THE number of deaths in drink-drive accidents soared last year, according to provisional Government figures out today.
Last year, 290 people were killed in drink-drive accidents in Britain – around 25 per cent more than the figure of 230 in 2011, according to the Department for Transport (DfT).
The 2012 figures were made worse by the fact that the 2011 total was the lowest since records began in 1979.
There were 250 drink-drive accidents which resulted in deaths last year, compared with 220 in 2011.
Overall, the number of accidents involving drink-driving last year totalled 6,680 – fractionally down on the 2011 figure of 6,690.
Young driver Jay McCormick, from Harraton in Washington, had taken drink and drugs before he was killed in a smash which also claimed the life of another man.
The 19-year-old died when the Suzuki Swift he was driving hit a lamppost and ploughed into three cars parked on the driveway of a house in Washington.
Mr McCormick, who moved to the North East from Scotland with mum Deborah, dad Henry and sister Lauren 17 years earlier, suffered massive head injuries in the crash last September.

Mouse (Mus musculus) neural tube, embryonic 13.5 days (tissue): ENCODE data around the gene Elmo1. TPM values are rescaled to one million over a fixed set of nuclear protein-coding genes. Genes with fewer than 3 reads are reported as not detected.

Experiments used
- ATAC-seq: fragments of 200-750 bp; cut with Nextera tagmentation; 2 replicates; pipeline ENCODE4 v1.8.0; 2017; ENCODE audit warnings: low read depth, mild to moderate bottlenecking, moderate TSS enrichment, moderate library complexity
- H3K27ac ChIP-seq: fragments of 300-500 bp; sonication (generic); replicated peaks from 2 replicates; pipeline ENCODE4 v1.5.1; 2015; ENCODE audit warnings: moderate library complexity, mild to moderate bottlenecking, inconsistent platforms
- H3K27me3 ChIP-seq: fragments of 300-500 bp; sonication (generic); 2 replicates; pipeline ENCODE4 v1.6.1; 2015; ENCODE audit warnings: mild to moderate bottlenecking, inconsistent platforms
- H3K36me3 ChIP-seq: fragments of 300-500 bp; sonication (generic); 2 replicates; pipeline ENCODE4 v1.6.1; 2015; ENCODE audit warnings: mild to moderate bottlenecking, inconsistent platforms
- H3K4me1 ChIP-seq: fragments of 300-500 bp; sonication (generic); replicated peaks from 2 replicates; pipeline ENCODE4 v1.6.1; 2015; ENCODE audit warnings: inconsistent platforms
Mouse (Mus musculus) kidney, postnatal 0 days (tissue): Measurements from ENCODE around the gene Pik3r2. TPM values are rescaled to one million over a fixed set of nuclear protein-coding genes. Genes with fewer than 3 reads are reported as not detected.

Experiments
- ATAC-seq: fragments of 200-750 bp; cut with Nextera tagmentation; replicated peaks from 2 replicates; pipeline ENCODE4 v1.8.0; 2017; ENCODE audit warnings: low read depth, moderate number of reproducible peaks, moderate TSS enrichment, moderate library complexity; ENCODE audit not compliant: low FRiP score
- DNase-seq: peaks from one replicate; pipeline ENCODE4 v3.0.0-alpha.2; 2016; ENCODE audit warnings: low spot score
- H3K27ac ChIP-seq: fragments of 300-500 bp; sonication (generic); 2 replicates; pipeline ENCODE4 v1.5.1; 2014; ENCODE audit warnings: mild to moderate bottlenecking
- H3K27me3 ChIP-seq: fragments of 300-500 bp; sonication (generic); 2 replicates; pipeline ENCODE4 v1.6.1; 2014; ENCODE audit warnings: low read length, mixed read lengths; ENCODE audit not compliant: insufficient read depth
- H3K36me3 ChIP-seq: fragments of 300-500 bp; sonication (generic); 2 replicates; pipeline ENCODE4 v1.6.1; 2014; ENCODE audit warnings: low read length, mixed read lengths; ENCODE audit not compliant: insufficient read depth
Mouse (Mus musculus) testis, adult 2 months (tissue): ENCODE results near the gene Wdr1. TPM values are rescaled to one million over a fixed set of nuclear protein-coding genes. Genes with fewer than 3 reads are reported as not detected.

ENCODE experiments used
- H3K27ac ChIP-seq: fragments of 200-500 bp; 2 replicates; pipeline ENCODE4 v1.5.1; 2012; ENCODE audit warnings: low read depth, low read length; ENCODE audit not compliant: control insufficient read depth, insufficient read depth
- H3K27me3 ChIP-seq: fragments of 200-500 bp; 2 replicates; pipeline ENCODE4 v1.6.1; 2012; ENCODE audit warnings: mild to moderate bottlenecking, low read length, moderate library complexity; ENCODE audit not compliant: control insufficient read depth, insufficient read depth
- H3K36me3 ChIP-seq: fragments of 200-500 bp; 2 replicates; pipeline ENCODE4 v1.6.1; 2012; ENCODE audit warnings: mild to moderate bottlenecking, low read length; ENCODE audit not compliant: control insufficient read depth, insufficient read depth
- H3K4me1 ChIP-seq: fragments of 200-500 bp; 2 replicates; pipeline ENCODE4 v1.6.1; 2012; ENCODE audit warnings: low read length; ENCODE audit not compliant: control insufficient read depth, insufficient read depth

Passenger Jonathan Cruddas-Ginks, of Kimberley, Washington, was taken to Newcastle’s Royal Victoria Infirmary but died five days later.
An inquest held in Sunderland in May heard that Mr McCormick was under the influence of alcohol and drugs at the time of the smash, which would have had an effect on his driving skills.
News of the death toll has led to road experts calling for the drink-drive limit to be lowered.
Kevin Clinton, head of road safety for the Royal Society for the Prevention of Accidents, said: “The increase in drink-drive deaths in 2012 is very disturbing. The figures show that the problem of drinking and driving has not been solved, with tens of thousands of people being convicted of drink-driving, hundreds losing their lives and thousands being injured every year.”
He added: “A lower drink-drive limit would save many lives each year, while effective enforcement of the drink-drive law is essential.”
Local Transport Minister Norman Baker said: “Road deaths are, thankfully, at their lowest since records began in 1926, and the number of drink-drive related deaths has declined overall with 25 per cent fewer deaths in 2012 than in 2009.
“These latest figures are provisional, but any road death is one too many, and we are absolutely not complacent when it comes to road safety.
“That is why we are taking forward a package of measures to streamline enforcement against drink-driving, including approving portable evidential breath-testing equipment which will allow for more effective and efficient enforcement.”